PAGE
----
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NAHC Report: Issue# 2536, 10/27/2014
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ARTICLE ARCHIVES MEMBER RESOURCES eNEWSLETTERS CARING STORE
Action Needed on Bill to Delay Implementation of Employer Mandate
Washington Post Publishes its Fifth Article in a Series on Hospice
For Your Information: National Institute for Health Care Management Foundation’s Improving Access to Integrated Palliative Care Webinar Archive Available
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Action Needed on Bill to Delay Implementation of Employer Mandate
Further advocacy is needed to recruit additional cosponsors before bill can get a vote

NAHC is urging all of its members to ask their Representatives to support legislation that would delay the employer mandate provisions of the Affordable Care Act (ACA) until January 1, 2016 for businesses that offer services through Medicaid and Medicare. The bill, introduced by Rep. Steve Daines (R-MT), is entitled the Ensuring Medicaid and Medicare Access to Providers Act (H.R. 5098).  (See NAHC Report, July 17, 2014 for coverage of this bill: click here).

The employer mandate is scheduled to go into effect on January 1 of 2015, just two months away. To obtain a delay in implementing this requirement, it is imperative that NAHC members accelerate their efforts of getting more cosponsors for H.R. 5098. 

"The home care and hospice community is fighting many battles to ensure access to care does not diminish across the country,” said NAHC’s Vice President for Law Bill Dombi. “I urge everybody to ask their Representatives to support the bill of Rep. Daines that would offer some much needed relief from the looming employer mandate and the drastic consequenses it could have on home care and hospice."

While it is a positive development that H.R. 5098 is continuing to gain support, as NAHC has indicated in previous action alerts, House leadership informed Rep. Daines that his bill will get a vote if he gets 40 cosponsors.  It now has 13.

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Washington Post Publishes its Fifth Article in a Series on Hospice
Article includes a consumer’s guide that includes data on profit status, most recent survey, patient count, average cost per patient day, accreditation status, and whether the hospice offers “crisis care”

The Washington Post recently published the fifth article in its series on hospice care. The article, “Quality of U.S. hospices varies, patients left in dark,” focuses on the dearth of quality data that is available.  While the article presents an overall negative view of hospice, it also provides a positive example.  Additionally, the article provides a consumer’s guide that includes data on profit status, most recent survey, patient count, average cost per patient day, accreditation status, and whether the hospice offers “crisis care.”

“While the National Association for Home Care & Hospice (NAHC) believes that guidance to consumers about hospice care is very  much needed, we have serious concerns that the information provided as part of the Post’s Consumers Guide is misleading.  For example, the guide includes data on when the hospice was most recently surveyed as well as whether the hospice is accredited.   Until this month there was no legislative mandate regarding frequency of hospice surveys, so many hospices have not had a recent survey,” said Theresa Forster, Vice President for Hospice Policy and Programs at the National Association for Home Care and Hospice. “NAHC has worked for many years to require that hospices are surveyed by state survey agencies with greater frequency, and was active in efforts to include a legislative mandate that hospices be surveyed, at a minimum, every 36 months, in the recently-enacted IMPACT Act (Public Law 113-185).  However, the guide fails to indicate that hospices accredited by accrediting bodies are surveyed every three years.  This failing paints an inaccurate picture of an accredited hospice’s commitment to delivery of high quality care and the ongoing oversight accredited hospices are subject to in order to ensure that they meet the hospice Conditions of Participation.“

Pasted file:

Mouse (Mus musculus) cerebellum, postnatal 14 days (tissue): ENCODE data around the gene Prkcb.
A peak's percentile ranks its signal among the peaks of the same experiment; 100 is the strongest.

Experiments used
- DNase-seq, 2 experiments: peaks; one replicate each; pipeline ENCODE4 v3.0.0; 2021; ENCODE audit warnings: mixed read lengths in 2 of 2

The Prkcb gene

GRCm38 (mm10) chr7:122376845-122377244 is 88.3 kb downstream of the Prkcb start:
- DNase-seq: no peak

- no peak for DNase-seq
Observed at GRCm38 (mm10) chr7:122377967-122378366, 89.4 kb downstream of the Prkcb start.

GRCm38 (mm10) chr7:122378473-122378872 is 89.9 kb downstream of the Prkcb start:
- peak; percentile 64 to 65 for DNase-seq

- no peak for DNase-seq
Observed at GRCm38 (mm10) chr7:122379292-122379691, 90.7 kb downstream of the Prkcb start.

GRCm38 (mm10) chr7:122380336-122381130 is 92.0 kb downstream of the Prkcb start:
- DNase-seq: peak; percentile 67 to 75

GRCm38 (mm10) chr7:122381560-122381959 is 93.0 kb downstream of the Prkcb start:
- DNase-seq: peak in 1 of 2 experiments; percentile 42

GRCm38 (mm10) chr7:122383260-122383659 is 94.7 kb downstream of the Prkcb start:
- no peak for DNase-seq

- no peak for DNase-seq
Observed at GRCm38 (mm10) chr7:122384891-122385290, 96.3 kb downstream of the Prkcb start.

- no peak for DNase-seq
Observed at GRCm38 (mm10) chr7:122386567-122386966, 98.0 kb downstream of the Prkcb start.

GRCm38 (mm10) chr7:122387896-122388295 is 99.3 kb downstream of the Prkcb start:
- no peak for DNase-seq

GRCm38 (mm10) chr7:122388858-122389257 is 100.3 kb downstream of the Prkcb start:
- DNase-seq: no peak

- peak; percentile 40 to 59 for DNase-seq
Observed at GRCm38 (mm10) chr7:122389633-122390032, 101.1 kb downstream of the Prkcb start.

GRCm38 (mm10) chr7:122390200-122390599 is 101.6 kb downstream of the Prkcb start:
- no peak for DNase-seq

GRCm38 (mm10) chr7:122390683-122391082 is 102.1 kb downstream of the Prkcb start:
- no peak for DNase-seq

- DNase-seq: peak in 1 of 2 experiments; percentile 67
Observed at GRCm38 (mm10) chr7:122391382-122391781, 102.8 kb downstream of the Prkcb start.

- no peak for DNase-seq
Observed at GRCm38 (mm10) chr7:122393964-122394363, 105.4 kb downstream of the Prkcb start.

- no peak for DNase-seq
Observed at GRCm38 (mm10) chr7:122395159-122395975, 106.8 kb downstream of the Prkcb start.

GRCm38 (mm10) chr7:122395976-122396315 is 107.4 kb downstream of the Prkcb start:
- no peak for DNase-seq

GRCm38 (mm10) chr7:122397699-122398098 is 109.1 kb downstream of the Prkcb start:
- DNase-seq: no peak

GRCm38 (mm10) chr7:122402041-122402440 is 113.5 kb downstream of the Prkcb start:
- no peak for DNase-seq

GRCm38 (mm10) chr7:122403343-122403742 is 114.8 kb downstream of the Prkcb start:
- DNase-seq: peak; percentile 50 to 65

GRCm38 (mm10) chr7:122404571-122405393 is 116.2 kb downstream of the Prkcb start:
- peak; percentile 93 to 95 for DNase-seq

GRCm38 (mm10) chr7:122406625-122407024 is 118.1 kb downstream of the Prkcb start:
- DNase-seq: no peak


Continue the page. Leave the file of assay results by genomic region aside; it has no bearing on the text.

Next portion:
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National Institute for Health Care Management Foundation’s Improving Access to Integrated Palliative Care Webinar Archive Available

The NIHCM Foundation’s recent webinar “Improving Access to Integrated Palliative Care” is now available online.

 The event featured the following presentations:

  • Senator Bill Frist made the case for palliative care, summarizing the evidence on patient and cost outcomes and noting that most successful models are patient- and family-centered and rely on value-based payments.
     
  • Diane Meier illustrated widespread gaps in support for the seriously ill, highlighted payer initiatives to promote palliative care, and emphasized that cost reductions require a focus on quality, guidelines-based care.
     
  • Speakers from Aspire Health  described a scalable model for outpatient palliative care, including its approach to home visits and patient records and its impact on advanced care planning and hospital admissions
  • Speakers from Blue Cross Blue Shield of Illinois described their partnership with local hospitals to improve communication about treatment goals and better coordinate care for patients with advanced illness.

Video and slides from the presentations are available on NIHCM’s website.

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